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Developing Library and Information Center Collections
This latest edition continues to cover all phases of collection development--from needs assessment, policies, and the selection process (theory and practice), to publishers, serials, protection, legal issues, censorship, and intellectual freedom. Each chapter has been extensively revised to reflect changing practices, policies, and technologies. To this end, some chapters- ...more
Paperback, Fifth Edition, 446 pages
Published September 30th 2005 by Libraries Unlimited
(first published 1995)
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If I never have to pick this book up again, that would be fine with me! After 3 exhaustive days of straight reading, I have finally finished it. While a lot of the information is useful, I found the text to be redundant. A lot of the issues were brought up & repeated in multiple places. In addition, I quickly tired of the mention of changes for the "future edition." It made the book feel dated, which in fact, I think it is due to the lack of emphasis the author wanted to give to certain tech ...more
As a student, this information was mind-blogging, irrelevant, and boring. Many of the lessons from this book are great, however, most people learn hands-on while on the job. Many of the scenarios presented are basic and may help, but by the time you're doing the job, you will forget the lessons presented in the book anyway. The book struggles to provide real world knowledge of the process, but it's a difficult task, but they do their best. Library budgets, electronic resources, and data have cha ...more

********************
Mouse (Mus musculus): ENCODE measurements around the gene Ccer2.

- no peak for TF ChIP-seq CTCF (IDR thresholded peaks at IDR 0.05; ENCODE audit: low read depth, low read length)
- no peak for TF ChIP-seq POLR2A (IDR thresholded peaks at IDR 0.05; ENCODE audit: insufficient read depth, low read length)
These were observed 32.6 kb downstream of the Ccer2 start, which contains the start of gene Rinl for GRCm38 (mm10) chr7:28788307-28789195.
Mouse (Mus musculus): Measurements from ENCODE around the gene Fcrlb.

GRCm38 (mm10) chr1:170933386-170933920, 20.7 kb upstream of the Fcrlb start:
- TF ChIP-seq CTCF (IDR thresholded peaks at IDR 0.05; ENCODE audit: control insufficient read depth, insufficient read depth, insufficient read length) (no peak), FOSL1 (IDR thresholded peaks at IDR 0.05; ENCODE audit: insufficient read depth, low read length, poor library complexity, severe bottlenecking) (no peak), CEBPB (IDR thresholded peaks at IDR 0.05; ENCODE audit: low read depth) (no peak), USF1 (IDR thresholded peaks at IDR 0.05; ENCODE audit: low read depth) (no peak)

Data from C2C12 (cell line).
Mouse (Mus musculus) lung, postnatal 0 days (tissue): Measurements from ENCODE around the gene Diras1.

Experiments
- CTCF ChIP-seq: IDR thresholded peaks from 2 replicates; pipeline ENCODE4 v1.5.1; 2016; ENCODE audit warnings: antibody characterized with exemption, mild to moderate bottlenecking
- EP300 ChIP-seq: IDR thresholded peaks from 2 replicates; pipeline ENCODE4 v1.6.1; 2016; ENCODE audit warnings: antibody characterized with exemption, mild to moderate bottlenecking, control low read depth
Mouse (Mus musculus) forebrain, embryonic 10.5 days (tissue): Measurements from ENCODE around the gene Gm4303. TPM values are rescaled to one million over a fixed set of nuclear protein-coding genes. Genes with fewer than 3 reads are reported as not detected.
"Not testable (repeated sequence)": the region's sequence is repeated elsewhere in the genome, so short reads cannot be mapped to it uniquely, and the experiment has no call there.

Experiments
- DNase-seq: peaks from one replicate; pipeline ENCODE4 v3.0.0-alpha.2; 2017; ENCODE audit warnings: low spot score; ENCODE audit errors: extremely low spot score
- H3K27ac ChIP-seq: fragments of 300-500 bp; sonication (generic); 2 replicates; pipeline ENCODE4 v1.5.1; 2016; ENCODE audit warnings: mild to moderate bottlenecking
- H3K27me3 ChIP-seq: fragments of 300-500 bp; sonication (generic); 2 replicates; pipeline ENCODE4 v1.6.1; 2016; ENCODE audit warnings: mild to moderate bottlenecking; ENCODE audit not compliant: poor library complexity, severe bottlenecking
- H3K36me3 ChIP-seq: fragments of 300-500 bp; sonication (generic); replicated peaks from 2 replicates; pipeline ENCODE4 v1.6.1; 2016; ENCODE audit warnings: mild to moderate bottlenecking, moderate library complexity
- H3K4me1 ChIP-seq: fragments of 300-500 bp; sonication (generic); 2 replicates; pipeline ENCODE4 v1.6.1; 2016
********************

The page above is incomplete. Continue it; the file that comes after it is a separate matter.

This book doesn't at all deal with the politics behind collection development. By this I mean that it doesn't question the idea that neutrality is possible or even desirable in selection. Though it has lots of information that will help librarians in practical ways, it's a boring read on a topic that I think has the potential for deeper, exciting analysis. Additionally, both authors come from a background of working in academic libraries, and their coverage on libraries outside of this is at tim ...more
I found the content of this book was not highly relevant to the collection development process practiced at the academic/research library where I work. It could be that much of this book was written with large public and academic libraries in mind, thinking that the process could be scaled down for smaller libraries. I've found this to be incorrect. It does seem that evaluation of electronic resources is more art than science, and librarians are still arguing about it constantly, so I couldn't b ...more
I find that it's hard to get terribly excited about most reading that is assigned for MLIS coursework; Not because I am disinterested in the subject matter, but because they're usually very dry. However, I feel I would refer back to some texts as need dictates later on in my career. This is one of them. Some of the supplemental course readings for Collection Development had more practical information, though. Sections of this book were also a bit dated, specifically in regards to electronic reso ...more
Oct 28, 2011 Melissa rated it did not like it · review of another edition
Well, I took a friend's advice (who shall remain nameless) and got through this class barely ever cracking this book. The one or two paragraphs I did read were totally boring. the class was really fun though and I still got an A.
I must confess, I never finished the readings in this text, because the other required text for my collection development course was MUCH better. I wonder if Evans is an alumni of my university and that's why this is the second course I've taken with one of his books as a required text?
|Thoughts and questions I have as I read this text book||4||5||May 28, 2010 08:58AM|